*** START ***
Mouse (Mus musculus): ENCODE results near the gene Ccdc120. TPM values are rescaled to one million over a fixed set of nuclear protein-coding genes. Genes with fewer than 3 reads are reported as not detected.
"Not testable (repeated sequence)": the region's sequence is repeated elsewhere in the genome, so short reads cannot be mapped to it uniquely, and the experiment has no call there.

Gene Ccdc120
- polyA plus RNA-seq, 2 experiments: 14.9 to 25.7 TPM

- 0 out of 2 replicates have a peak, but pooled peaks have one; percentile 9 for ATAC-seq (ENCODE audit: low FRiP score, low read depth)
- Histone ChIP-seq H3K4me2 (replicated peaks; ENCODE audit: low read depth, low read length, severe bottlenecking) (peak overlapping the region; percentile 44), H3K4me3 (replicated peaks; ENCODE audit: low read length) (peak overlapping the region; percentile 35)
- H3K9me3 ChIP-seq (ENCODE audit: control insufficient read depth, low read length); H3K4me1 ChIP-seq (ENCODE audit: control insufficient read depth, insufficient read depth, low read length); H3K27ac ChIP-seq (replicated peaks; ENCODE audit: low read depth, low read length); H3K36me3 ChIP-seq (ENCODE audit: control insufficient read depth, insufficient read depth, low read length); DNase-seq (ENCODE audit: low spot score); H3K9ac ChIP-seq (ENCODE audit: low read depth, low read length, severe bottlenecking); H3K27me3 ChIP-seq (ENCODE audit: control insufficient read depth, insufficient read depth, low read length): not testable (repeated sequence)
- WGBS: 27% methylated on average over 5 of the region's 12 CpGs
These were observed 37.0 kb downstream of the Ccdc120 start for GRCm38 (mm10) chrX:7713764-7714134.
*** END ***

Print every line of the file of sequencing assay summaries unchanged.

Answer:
Mouse (Mus musculus): ENCODE results near the gene Ccdc120. TPM values are rescaled to one million over a fixed set of nuclear protein-coding genes. Genes with fewer than 3 reads are reported as not detected.
"Not testable (repeated sequence)": the region's sequence is repeated elsewhere in the genome, so short reads cannot be mapped to it uniquely, and the experiment has no call there.

Gene Ccdc120
- polyA plus RNA-seq, 2 experiments: 14.9 to 25.7 TPM

- 0 out of 2 replicates have a peak, but pooled peaks have one; percentile 9 for ATAC-seq (ENCODE audit: low FRiP score, low read depth)
- Histone ChIP-seq H3K4me2 (replicated peaks; ENCODE audit: low read depth, low read length, severe bottlenecking) (peak overlapping the region; percentile 44), H3K4me3 (replicated peaks; ENCODE audit: low read length) (peak overlapping the region; percentile 35)
- H3K9me3 ChIP-seq (ENCODE audit: control insufficient read depth, low read length); H3K4me1 ChIP-seq (ENCODE audit: control insufficient read depth, insufficient read depth, low read length); H3K27ac ChIP-seq (replicated peaks; ENCODE audit: low read depth, low read length); H3K36me3 ChIP-seq (ENCODE audit: control insufficient read depth, insufficient read depth, low read length); DNase-seq (ENCODE audit: low spot score); H3K9ac ChIP-seq (ENCODE audit: low read depth, low read length, severe bottlenecking); H3K27me3 ChIP-seq (ENCODE audit: control insufficient read depth, insufficient read depth, low read length): not testable (repeated sequence)
- WGBS: 27% methylated on average over 5 of the region's 12 CpGs
These were observed 37.0 kb downstream of the Ccdc120 start for GRCm38 (mm10) chrX:7713764-7714134.